Mining, by its very nature, has a negative impact on the environment.  Many countries, however, have adopted standards of operation that exhibit a greater sensitivity to the protection, preservation and restoration of the surrounding environment.  These practices include, among others, reforestation, where applicable, and environmentally sound disposal of tailings and other waste material.  Unfortunately, the Republic of Armenia does not follow such standards, despite public heavy public protest, with particular focus on the destruction of Teghut Forest.  Quick and decisive action is required to prevent a possible environmental catastrophe.


Unfortunately, while international standards do exist to make mining operations as “clean” as possible, mining companies operating in the Republic of Armenia consistently violate the tenets of the Aarhus Convention of 1998, which requires governments to include public decision making regarding mineral extraction, production and processing in an “adequate, timely and effective manner.” Public participation is further required in project approval, legislation and rule making processes. 


The Teghut forest, in the north of Armenia, is one of the last old growth primary forests in Armenia. Unfortunately, it is also the site of an intense struggle between environmentalists, public health and human rights activists, and the mining company, Vallex, which owns the land and has already begun operations. However, in the current economic climate, securing funds has become an issue and the Teghut project now sits, uncompleted but still a looming threat.

A 2011 article report by Transparency International shows that the government has failed to abide by the strictures of Aarhus specifically as it relates to the mining in Teghut. Click here to view the complete compliance report

Another 2011 article discusses the conclusions reached by a 2010 Aarhus Compliance Committee report from Geneva regarding the government’s violations.  It states:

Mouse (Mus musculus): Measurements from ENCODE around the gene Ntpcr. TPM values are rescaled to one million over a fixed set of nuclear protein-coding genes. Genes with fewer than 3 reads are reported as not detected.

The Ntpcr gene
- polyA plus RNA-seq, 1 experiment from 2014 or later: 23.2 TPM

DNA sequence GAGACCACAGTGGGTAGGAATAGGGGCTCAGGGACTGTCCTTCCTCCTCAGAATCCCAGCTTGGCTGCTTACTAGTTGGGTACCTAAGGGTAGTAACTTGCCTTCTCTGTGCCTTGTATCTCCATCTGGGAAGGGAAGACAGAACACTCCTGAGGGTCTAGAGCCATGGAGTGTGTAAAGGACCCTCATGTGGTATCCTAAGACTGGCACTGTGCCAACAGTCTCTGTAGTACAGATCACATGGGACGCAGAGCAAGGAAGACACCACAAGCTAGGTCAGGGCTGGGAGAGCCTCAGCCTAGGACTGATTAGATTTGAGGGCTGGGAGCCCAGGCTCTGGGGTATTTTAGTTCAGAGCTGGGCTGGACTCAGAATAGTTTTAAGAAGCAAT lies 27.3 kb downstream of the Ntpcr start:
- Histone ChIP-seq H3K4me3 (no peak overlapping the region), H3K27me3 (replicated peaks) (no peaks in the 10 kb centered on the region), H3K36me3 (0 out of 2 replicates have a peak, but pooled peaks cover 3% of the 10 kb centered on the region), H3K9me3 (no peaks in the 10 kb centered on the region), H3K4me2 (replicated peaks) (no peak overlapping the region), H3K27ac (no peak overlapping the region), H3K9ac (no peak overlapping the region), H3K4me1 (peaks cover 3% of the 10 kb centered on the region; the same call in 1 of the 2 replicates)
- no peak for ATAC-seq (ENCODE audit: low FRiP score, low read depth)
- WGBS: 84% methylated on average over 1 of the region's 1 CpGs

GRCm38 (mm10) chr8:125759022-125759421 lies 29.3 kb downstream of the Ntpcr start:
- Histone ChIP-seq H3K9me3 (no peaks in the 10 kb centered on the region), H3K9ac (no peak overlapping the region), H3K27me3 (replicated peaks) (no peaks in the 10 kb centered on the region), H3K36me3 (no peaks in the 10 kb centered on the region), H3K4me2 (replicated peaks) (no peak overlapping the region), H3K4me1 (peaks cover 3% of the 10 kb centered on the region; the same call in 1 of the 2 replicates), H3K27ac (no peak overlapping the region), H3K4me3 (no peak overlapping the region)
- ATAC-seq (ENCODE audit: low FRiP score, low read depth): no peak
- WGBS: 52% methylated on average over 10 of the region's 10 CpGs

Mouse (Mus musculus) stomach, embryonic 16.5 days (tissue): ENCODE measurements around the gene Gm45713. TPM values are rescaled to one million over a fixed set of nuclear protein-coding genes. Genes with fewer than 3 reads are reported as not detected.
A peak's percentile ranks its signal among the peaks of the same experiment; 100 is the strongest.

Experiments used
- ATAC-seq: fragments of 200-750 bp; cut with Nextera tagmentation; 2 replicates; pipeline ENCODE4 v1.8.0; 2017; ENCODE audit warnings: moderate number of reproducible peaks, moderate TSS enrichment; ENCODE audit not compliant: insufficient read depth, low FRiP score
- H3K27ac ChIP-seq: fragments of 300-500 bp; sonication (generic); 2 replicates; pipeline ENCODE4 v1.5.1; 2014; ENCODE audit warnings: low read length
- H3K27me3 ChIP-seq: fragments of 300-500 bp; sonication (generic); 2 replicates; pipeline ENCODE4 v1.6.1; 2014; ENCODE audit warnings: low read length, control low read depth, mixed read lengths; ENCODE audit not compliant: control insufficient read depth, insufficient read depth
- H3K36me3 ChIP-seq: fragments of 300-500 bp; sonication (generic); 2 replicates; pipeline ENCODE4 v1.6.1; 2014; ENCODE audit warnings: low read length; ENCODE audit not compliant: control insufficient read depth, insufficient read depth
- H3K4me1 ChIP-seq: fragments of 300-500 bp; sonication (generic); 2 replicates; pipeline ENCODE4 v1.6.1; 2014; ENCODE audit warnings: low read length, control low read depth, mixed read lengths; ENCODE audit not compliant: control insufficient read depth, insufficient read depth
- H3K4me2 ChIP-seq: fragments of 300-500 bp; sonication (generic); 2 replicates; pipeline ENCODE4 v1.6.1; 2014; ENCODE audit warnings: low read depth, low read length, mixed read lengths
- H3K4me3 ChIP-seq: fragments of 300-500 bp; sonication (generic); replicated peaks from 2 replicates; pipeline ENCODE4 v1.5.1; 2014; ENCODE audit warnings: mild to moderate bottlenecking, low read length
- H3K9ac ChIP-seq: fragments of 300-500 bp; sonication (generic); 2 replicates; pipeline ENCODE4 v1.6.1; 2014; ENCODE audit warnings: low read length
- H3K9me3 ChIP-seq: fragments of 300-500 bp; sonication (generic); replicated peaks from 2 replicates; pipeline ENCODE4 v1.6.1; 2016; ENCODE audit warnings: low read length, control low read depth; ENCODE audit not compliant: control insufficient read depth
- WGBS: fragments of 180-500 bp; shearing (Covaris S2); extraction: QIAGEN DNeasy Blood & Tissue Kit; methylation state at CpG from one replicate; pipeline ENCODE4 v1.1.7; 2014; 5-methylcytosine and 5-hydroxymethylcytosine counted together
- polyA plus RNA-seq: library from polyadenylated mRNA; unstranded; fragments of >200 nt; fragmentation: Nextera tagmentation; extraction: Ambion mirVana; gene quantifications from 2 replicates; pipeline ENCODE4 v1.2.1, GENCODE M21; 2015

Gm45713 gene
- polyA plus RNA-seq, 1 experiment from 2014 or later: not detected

The new bill on minerals protects the rights of mining companies in prejudice of the environment. In particular, it does not tax companies for the damage caused to the environment by waste and unconditioned minerals.  Neither fines nor payments are imposed on tailing dumps. Actually, all the mining companies that launched activity in Armenia are registered offshore (italics added).

For an introduction to the issues at the Teghut mine view the video clips Bread of the Children Part I and Part II.  

Policy Forum Armenia also conducted a study, in 2010, of the Teghut mining issues.  Their conclusions are dire and numerous, and include the following, amongst others:

The exploitation of the copper and molybdenum ore buried in the Teghut mountains will result in clear cutting of the forest.ACP’s (Armenian Copper Program) plans to mitigate the damage … is inadequate and unrealistic. To date, there have been no independent and comprehensive field assessments conducted by international or local organizations.  The ACP-funded EIA for the project lacks impartiality, contains errors, and used double price standards, showing lower costs and higher benefits. The tailings sludge represents a great danger to the environment: local residents will breathe the dust from its dry surface, and, at the same time, heavy metals and chemicals will seep into the soil and may eventually flow into streams and groundwater. The base of the reservoir will be constructed of clay.  However, clay layers/liners can leak over time.  Most modern tailing reservoirs use High Density Polyurethane (HDPE) liners…